“It’s too hard, I can’t do it!”
“But you haven’t even tried!”
“That’s because it’s impossible!”
Ever had that kind of conversation? The person you are speaking with absolutely refuses to even try to do something because it seems too difficult. While they are usually frustrating, those conversations can become amusing when the person begins to assert that something other people have done or are doing is impossible. I remember being told by one of my sons that peddling a bike simply cannot be done, while his sister was peddling her own bike in circles around him.
I remember hearing a presentation quite some time ago from an expert in church planting who insisted that if you are going to plant a new church, it simply has to be what is called seeker-sensitive and resemble the surrounding culture more than anything else. He maintained that you can’t start successful old-school, conservative, Presbyterian churches in our society it is impossible because people will not accept all the change and counter-cultural baggage that happens in such a church. In fact one big name in the PCA has essentially written a highly influential essay saying the same thing. In a consumer culture, we are told, people will insist on having only that which they are comfortable with. Well guys, I’ve been involved in two “impossible” Old-School church plants, one in Pennsylvania and one in North Carolina and both of them still exist after many years and continue to grow and thrive by God’s grace so apparently the impossible is possible after all.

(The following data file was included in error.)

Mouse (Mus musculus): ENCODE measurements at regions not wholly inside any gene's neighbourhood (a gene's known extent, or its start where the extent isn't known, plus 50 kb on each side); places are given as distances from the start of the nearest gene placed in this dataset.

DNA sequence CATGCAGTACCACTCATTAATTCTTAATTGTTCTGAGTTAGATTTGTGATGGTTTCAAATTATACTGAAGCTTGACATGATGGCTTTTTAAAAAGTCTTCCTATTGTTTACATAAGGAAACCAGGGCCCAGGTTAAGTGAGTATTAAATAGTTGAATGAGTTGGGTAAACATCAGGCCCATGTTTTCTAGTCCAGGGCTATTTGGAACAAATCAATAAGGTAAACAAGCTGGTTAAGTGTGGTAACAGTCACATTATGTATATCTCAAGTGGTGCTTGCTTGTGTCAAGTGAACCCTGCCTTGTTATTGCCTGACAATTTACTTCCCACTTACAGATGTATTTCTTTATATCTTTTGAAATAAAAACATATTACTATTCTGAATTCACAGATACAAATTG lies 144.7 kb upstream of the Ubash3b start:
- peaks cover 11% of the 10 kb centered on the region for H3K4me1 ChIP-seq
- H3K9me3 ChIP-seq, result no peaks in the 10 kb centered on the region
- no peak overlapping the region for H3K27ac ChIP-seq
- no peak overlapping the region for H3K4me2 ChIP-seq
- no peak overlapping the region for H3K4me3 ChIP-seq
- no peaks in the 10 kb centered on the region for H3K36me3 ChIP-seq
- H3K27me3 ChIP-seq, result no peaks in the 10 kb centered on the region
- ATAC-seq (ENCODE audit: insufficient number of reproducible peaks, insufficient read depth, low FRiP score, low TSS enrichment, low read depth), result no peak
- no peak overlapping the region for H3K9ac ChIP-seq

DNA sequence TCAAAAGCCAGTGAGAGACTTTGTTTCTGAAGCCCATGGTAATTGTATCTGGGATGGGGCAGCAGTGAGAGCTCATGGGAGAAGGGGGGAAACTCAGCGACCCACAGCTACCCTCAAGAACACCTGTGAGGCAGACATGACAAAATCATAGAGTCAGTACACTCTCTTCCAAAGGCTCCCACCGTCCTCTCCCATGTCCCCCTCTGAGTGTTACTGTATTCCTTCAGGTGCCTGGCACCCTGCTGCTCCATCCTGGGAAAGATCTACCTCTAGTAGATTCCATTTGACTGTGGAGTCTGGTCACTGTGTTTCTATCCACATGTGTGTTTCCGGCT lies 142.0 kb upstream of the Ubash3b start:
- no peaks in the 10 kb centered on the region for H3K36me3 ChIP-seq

It’s not impossible to ride bikes or plant old school Presbyterian churches, it just seems too difficult to even start, and therefore we upgrade our assessment to the level of impossibility and reconcile ourselves to not doing it. When you do that though, the problem isn’t the task, the problem is you.
Planting Old School churches is a little like the conquest of Canaan, the task seems impossible, the alien and hostile culture insurmountable, and compromise the only solution. We should be willing to admit that if we advance in our own power we will indeed fail, but if we proceed in the name of the Lord, clinging to His promises, and obeying His commands He will bless our endeavors. He is not fickle, He doesn’t change, if He has called us to “Stand in the ways and see, And ask for the old paths, where the good way is, And walk in it” and promised blessing to those who will do so, those promises are still good. The problem is not with the promises or power behind them, the problem is that like the Israelites over time we have become pragmatists and have ceased to believe that such things are possible.
“In spite of our professions, we are in fact barely supernaturalists. Again and again our Lord has to remind us that God is not the prisoner of human odds, that his promises are at least as real as the iron plating on Canaanite Chariots, but that we will see little of His power until we venture out into the way of obedience, until we trust his promise enough to walk in it.” – Dale Ralph Davis.